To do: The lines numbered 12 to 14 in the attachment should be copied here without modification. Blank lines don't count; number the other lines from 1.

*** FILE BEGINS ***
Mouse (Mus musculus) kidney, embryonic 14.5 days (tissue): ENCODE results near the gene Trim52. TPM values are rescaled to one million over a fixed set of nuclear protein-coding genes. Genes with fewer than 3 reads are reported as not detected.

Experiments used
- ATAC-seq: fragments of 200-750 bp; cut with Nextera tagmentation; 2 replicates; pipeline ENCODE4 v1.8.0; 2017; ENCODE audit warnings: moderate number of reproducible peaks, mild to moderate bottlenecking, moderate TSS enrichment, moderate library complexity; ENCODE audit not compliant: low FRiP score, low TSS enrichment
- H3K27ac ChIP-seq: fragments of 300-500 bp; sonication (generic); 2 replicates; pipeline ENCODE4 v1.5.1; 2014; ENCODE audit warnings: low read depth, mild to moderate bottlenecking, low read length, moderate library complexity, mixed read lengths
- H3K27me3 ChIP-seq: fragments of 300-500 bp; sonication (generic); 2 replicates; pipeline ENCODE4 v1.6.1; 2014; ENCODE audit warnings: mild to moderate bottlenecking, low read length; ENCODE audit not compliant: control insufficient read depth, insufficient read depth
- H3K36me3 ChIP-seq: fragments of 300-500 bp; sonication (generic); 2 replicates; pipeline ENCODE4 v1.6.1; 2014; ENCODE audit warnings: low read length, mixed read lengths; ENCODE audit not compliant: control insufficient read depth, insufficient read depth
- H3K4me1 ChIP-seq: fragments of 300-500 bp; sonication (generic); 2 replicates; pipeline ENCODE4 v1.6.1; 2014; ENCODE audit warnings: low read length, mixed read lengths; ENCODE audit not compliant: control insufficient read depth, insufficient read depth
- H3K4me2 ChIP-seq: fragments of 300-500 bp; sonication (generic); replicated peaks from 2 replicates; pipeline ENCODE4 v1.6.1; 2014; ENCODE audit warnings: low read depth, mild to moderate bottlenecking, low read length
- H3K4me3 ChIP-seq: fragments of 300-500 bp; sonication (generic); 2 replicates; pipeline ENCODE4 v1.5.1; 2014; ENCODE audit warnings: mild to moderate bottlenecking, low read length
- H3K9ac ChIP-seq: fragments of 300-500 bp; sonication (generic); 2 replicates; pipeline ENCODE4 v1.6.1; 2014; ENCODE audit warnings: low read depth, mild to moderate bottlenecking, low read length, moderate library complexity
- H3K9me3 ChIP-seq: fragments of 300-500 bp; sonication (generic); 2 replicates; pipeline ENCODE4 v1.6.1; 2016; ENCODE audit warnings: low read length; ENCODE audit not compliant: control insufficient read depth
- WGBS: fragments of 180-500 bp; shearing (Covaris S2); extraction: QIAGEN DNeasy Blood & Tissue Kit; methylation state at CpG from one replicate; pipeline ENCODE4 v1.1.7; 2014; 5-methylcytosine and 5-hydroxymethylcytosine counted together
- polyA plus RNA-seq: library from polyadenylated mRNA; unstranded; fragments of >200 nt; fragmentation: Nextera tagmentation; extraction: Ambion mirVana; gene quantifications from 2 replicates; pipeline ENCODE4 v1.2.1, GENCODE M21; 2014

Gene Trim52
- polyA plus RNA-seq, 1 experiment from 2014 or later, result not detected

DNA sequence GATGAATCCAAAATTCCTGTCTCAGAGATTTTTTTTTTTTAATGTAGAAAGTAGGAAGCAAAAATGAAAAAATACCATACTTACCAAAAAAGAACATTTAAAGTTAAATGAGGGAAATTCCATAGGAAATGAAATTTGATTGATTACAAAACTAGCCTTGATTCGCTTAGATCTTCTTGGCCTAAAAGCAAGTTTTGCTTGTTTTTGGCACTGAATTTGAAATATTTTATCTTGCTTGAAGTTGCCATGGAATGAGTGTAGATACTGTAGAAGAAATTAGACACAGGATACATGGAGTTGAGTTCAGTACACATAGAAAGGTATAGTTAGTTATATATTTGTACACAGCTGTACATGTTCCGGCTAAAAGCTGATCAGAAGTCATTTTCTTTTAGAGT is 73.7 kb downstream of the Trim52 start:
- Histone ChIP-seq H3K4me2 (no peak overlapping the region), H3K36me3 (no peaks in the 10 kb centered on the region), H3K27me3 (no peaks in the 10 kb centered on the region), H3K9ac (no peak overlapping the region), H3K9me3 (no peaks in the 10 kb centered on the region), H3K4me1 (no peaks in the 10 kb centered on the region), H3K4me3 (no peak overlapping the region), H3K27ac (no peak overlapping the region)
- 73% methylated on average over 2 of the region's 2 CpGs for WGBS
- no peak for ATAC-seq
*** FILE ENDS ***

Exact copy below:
- WGBS: fragments of 180-500 bp; shearing (Covaris S2); extraction: QIAGEN DNeasy Blood & Tissue Kit; methylation state at CpG from one replicate; pipeline ENCODE4 v1.1.7; 2014; 5-methylcytosine and 5-hydroxymethylcytosine counted together
- polyA plus RNA-seq: library from polyadenylated mRNA; unstranded; fragments of >200 nt; fragmentation: Nextera tagmentation; extraction: Ambion mirVana; gene quantifications from 2 replicates; pipeline ENCODE4 v1.2.1, GENCODE M21; 2014

Gene Trim52